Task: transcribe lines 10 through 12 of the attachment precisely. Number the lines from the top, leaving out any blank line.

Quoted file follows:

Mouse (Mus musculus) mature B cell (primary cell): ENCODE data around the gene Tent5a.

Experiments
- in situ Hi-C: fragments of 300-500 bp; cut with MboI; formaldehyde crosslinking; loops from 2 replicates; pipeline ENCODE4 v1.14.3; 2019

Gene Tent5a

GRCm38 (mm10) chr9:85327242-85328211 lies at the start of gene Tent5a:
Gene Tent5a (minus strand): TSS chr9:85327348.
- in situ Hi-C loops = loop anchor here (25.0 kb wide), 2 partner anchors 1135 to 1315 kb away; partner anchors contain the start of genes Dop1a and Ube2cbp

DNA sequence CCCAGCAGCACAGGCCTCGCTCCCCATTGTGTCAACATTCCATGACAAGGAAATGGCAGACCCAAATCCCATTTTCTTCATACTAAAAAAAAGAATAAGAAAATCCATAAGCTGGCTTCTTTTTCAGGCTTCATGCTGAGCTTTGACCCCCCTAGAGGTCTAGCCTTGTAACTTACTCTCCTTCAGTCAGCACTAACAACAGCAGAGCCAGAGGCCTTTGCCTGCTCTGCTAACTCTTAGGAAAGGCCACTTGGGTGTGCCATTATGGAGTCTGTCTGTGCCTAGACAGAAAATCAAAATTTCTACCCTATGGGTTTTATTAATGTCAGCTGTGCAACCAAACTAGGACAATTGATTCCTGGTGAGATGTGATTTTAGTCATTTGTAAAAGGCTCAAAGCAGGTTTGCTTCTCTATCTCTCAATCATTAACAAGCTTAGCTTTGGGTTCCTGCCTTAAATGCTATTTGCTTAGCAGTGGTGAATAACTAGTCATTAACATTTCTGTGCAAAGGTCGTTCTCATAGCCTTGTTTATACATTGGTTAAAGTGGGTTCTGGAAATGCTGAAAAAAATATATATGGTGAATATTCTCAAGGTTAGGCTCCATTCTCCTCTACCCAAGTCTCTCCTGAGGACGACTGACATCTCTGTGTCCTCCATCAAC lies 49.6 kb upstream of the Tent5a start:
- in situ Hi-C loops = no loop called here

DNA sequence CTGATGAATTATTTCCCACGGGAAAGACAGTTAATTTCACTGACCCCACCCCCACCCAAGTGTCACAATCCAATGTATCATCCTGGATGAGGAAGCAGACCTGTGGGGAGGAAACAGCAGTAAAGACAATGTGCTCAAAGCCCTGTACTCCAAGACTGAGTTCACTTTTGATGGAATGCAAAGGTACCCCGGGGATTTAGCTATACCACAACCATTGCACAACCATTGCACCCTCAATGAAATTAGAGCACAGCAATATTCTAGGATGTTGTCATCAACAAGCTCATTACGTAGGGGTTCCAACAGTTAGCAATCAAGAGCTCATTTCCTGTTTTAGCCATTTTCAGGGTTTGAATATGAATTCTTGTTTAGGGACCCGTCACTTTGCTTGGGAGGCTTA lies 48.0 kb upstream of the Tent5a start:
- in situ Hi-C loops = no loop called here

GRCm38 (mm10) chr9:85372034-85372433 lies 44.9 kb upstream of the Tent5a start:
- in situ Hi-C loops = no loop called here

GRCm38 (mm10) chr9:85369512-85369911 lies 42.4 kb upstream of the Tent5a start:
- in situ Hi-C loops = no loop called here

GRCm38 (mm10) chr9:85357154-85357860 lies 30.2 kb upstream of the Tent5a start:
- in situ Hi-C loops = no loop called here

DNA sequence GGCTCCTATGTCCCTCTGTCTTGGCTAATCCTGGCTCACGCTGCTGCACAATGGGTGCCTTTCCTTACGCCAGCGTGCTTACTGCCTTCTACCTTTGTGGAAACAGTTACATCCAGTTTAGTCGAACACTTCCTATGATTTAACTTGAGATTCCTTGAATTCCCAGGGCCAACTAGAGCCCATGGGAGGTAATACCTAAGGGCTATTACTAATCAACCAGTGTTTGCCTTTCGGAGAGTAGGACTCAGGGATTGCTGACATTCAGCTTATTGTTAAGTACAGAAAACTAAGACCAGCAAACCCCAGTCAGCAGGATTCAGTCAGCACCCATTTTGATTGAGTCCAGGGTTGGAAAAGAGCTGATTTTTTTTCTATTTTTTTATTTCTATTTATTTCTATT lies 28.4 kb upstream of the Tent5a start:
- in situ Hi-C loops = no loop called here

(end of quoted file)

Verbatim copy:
DNA sequence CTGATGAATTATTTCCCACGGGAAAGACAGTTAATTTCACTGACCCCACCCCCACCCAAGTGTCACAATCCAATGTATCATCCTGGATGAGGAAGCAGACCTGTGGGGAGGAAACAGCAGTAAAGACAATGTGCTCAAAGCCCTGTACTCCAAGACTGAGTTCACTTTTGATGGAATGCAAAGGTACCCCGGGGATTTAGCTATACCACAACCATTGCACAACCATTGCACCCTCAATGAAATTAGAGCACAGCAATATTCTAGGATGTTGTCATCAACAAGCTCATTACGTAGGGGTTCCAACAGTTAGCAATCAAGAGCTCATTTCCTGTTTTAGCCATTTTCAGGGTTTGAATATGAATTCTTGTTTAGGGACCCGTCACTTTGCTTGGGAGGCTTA lies 48.0 kb upstream of the Tent5a start:
- in situ Hi-C loops = no loop called here

GRCm38 (mm10) chr9:85372034-85372433 lies 44.9 kb upstream of the Tent5a start: